Eastern University has been facing financial difficulties because of reduced government allocations and a low student enrolment rate. The situation has forced the university to increase its tuition fees as a method to raise more revenue and finance its deficit. Bill Barker, an expert in human resources management was hired to assist the university come up with a solution to the deficit problem; he reported that the enrolment rate has been decreasing due to the strength of the Canadian economy that offers job opportunities to less learned population and reduced birth rates. He recommended that the university should adopt an employment freeze strategy, however his views were challenged by the university president who expressed optimism that the situation can be improved (Schwind, 1998). This paper analyzes the Eastern University case as a human resources management case study.
As a member of the provincial cabinet, I would not support a motion of an employment freeze in Eastern University entirely on reasons of operating deficits. Freezing employment will mean that the university will miss the opportunity to hire experts in emerging areas of study. Of late, several fields are emerging at the college and university level; for an international class university such as Eastern University, it should have relevant courses. Areas that have emerged of late include information and technology, strategic management courses among others. An employment freeze policy is detrimental to the university since it will not meet the needs of the current generation. An employment freeze is a short-term remedy that will have negative effects on the university in the future. It also creates a negative attitude towards an institution where it is thought that the institution is suffering and not modernizing (Smith & Mazin, 2004).
Instead of taking an employment freeze policy, the company should adopt other ways of financing its operational deficits. One policy that can work to its benefit is expanding the university facilities to offer more modern courses. This will call for the recruitment of experts in emerging fields of study.
Other data that the university president could have considered
One of the factors that supported a low enrolment rate in the university according to Bill Barker is a reduced birth rate in the country. He was looking at the issue at a micro level while the president was looking at things from a macro-economic angle. The president is likely looking at the global population that is on the increase, he can see opportunities and enrolment of more students not only from Canada but also from other parts of the world. With globalization, the movement of people for education and business has been facilitating, this is an opportunity that the university can tap into; it will call for massive campaigns, modernizing and expanding the facility to accommodate international and national students. With an increased student base, the company is likely to finance its budgets effectively.
Strategies to continue hiring and yet maintain low financial deficits
The university needs new fields of study; to enroll other employees and remain afloat, the university should revise its employment policy and embrace contractual-based hiring. Contractual hiring offers a company the chance to employ on part-time temporary bases. When such a policy is implemented, then the costs of staff will not increase.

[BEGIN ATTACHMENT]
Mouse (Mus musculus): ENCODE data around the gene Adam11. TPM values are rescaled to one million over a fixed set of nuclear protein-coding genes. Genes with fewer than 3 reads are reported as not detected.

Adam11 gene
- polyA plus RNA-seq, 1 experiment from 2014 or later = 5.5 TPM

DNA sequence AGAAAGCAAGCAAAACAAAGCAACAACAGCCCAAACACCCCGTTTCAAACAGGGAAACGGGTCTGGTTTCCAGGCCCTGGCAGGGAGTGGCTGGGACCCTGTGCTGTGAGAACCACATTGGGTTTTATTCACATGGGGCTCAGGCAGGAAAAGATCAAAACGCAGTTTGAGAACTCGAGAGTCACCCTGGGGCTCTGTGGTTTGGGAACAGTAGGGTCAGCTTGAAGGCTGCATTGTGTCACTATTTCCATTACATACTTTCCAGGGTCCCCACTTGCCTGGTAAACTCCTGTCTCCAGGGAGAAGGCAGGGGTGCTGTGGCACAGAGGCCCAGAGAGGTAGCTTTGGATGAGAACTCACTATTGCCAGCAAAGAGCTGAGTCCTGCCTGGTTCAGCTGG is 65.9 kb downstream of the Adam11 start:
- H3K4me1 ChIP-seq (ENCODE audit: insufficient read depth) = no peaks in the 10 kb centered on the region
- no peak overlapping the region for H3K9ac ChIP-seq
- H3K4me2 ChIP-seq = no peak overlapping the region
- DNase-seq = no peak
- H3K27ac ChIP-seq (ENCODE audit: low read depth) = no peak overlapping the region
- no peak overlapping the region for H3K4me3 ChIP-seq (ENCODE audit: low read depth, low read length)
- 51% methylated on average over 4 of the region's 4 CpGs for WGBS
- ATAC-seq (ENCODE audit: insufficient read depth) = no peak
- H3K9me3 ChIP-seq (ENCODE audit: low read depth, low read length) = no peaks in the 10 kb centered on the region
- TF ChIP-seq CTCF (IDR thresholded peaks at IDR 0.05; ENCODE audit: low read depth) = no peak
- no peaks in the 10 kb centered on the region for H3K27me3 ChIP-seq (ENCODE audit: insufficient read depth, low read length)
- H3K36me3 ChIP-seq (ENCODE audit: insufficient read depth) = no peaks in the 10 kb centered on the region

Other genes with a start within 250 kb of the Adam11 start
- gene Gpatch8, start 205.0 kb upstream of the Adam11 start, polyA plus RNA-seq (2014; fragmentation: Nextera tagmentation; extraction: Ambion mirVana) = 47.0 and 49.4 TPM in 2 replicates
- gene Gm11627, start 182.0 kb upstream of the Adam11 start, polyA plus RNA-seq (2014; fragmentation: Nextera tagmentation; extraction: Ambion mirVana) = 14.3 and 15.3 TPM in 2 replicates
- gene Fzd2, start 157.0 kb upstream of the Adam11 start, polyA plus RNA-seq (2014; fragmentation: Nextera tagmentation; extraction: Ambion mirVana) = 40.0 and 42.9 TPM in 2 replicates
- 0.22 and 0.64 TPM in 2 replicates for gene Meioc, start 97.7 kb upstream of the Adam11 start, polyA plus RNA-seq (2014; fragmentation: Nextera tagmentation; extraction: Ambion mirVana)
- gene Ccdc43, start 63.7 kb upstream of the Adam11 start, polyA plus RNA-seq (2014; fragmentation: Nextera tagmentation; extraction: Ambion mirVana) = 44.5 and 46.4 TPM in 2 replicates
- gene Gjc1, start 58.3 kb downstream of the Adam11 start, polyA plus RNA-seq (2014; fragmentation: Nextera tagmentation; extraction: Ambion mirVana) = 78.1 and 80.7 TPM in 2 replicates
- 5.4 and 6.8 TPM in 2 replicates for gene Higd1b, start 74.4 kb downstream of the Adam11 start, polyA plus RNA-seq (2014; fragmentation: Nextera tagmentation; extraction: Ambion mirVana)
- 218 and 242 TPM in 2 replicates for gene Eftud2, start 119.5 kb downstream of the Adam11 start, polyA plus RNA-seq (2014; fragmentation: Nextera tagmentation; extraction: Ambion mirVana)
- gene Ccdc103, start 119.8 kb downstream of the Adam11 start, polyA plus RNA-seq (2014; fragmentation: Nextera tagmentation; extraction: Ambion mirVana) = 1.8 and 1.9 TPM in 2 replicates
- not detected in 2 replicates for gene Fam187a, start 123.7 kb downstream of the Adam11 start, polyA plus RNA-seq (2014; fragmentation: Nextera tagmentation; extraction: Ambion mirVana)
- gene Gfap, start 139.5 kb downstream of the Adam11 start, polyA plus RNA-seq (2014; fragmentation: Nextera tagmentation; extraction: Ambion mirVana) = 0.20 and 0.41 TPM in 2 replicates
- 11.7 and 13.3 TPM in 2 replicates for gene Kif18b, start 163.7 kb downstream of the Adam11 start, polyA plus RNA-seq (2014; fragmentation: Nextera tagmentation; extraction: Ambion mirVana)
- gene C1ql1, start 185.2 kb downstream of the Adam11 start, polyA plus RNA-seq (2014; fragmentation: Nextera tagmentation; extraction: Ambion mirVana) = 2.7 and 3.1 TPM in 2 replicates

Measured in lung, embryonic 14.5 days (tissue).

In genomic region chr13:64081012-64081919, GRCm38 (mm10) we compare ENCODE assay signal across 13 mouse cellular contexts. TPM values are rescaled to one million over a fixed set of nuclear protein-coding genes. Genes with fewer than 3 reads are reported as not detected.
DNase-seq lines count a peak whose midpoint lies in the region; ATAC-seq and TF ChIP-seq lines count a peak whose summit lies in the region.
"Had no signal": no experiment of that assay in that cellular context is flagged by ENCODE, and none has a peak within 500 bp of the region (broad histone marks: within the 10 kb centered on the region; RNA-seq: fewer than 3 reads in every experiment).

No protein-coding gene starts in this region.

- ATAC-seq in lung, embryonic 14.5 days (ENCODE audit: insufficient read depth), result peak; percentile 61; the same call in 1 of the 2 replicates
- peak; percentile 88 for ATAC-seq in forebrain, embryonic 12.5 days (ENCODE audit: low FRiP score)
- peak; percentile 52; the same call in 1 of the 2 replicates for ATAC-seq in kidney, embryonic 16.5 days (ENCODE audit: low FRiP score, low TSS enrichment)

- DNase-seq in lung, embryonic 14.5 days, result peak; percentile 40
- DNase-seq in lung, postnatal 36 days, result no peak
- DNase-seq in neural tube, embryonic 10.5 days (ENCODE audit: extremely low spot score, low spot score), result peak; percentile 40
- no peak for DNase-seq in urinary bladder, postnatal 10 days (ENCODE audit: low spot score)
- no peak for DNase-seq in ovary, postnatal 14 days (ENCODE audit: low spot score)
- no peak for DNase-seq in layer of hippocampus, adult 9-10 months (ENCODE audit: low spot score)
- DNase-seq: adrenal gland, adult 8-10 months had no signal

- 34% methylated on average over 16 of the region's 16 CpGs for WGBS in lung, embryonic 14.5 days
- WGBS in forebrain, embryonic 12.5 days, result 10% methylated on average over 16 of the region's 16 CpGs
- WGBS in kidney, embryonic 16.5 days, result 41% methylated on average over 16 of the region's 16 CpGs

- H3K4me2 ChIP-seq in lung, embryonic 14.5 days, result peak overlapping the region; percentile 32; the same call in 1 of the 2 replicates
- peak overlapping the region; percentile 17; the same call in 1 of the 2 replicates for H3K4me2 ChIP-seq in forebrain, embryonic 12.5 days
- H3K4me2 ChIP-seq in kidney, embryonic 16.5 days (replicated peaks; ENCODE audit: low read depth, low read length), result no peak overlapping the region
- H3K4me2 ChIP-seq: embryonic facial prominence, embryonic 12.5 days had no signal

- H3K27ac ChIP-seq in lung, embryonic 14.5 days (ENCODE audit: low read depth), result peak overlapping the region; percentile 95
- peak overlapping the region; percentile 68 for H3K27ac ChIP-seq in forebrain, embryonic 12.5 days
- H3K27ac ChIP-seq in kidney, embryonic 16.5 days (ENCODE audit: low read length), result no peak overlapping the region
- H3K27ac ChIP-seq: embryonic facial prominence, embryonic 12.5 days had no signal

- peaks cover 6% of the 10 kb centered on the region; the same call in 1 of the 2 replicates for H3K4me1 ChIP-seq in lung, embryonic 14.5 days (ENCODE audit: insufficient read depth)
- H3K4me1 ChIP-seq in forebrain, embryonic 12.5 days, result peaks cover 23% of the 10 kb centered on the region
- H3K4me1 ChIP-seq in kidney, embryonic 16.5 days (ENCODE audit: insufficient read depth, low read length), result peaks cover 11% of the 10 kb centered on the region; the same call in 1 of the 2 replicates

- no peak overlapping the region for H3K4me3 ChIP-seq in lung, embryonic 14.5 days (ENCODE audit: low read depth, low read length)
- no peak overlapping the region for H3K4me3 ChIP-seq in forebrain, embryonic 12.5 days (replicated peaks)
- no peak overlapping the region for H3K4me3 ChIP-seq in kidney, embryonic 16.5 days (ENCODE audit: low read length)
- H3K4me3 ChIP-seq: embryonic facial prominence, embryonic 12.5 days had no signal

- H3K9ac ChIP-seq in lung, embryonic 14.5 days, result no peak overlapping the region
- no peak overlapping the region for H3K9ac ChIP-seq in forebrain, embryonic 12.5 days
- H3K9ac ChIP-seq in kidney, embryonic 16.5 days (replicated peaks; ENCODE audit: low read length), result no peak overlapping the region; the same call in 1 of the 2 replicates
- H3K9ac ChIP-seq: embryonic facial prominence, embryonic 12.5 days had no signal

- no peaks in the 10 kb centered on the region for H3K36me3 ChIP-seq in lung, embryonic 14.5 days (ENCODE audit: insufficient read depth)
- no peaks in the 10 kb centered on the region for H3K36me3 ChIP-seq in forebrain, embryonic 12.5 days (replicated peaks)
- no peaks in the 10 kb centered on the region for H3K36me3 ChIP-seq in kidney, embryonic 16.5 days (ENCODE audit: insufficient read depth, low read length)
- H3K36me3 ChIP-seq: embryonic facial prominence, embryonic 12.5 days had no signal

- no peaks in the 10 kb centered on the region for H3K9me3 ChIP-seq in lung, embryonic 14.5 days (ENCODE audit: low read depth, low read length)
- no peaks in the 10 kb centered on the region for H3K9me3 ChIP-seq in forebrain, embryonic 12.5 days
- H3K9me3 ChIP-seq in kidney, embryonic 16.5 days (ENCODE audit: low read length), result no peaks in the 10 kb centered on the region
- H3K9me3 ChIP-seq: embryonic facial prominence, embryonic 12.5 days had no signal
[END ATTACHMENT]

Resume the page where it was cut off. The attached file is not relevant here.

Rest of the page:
As much as the university will continue hiring, there is a need to have a strategic hiring policy; it can diversify some of its programs to affiliate colleges on a cost-sharing basis, this will increase the revenue to the university and still recruit experts from emerging areas of study.
Suppose a human resources planner estimated that, several technological innovations indicate that your firm will need 25 percent fewer permanent employees in three years because of a gradual shutting down of a section of your company. What actions would you take?
Technological development has resulted in some staff being rendered worthless in an organization. The most difficult task placed on management is firing employees not because they have acted in contradiction with the company’s policy but because they are faced out by technology. However, this is unavoidable. In the case of a three-year gradual shutting down of the plant, I would ensure that I take appropriate and gradual measures to ensure that I lay off employees without affecting the reputation of my company. I would follow the following procedure;
Ensure that employees understand the development that is happening in the company and how it will affect them. Informing employees that they might be laid off may create tension and friction in the company, to avoid this, a psychological approach where employees are counseled should be implemented. The esteem of the employees should be protected; they should not feel that they are being laid off because of inefficiency. The situation at hand should be well discussed.
All dues accruing to the employee should be guaranteed and paid in good; this will time the employee to adjust effectively. I would embrace a policy of laying-off, whereby an employee remains on the payroll without some benefits for six months. This will assist him to adjust to the new lifestyle. I would stick to the three years transitional period (Renckly & Renckly, 2003).
Renckly, B. R. ,& Renckly, G. R. (2003). Human Resources. New York: Barron’s Educational Series.
Schwind, F. (1998). Canadian human resource management: a strategic approach.Boston: McGraw-Hill Company.
Smith, A. S., & Mazin, A. R. (2004). The HR answer book: an indispensable guide for managers and human resources professionals. New York: Amacom Div American Mgmt Assn.